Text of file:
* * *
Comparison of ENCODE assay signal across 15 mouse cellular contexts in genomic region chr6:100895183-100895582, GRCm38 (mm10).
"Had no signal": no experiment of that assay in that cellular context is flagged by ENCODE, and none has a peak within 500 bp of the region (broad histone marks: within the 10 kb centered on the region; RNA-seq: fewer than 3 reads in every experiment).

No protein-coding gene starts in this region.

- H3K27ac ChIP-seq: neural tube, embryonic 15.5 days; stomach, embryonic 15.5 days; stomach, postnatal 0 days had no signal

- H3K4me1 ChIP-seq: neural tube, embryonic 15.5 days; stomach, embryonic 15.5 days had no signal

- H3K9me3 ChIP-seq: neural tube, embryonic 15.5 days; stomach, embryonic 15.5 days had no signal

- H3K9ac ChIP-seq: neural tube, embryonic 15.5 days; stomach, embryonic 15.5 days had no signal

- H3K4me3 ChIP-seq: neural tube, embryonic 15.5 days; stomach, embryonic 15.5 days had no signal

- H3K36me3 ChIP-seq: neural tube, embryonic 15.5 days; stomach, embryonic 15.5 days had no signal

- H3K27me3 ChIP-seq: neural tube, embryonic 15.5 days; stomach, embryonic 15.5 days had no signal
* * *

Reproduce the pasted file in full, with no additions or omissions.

Comparison of ENCODE assay signal across 15 mouse cellular contexts in genomic region chr6:100895183-100895582, GRCm38 (mm10).
"Had no signal": no experiment of that assay in that cellular context is flagged by ENCODE, and none has a peak within 500 bp of the region (broad histone marks: within the 10 kb centered on the region; RNA-seq: fewer than 3 reads in every experiment).

No protein-coding gene starts in this region.

- H3K27ac ChIP-seq: neural tube, embryonic 15.5 days; stomach, embryonic 15.5 days; stomach, postnatal 0 days had no signal

- H3K4me1 ChIP-seq: neural tube, embryonic 15.5 days; stomach, embryonic 15.5 days had no signal

- H3K9me3 ChIP-seq: neural tube, embryonic 15.5 days; stomach, embryonic 15.5 days had no signal

- H3K9ac ChIP-seq: neural tube, embryonic 15.5 days; stomach, embryonic 15.5 days had no signal

- H3K4me3 ChIP-seq: neural tube, embryonic 15.5 days; stomach, embryonic 15.5 days had no signal

- H3K36me3 ChIP-seq: neural tube, embryonic 15.5 days; stomach, embryonic 15.5 days had no signal

- H3K27me3 ChIP-seq: neural tube, embryonic 15.5 days; stomach, embryonic 15.5 days had no signal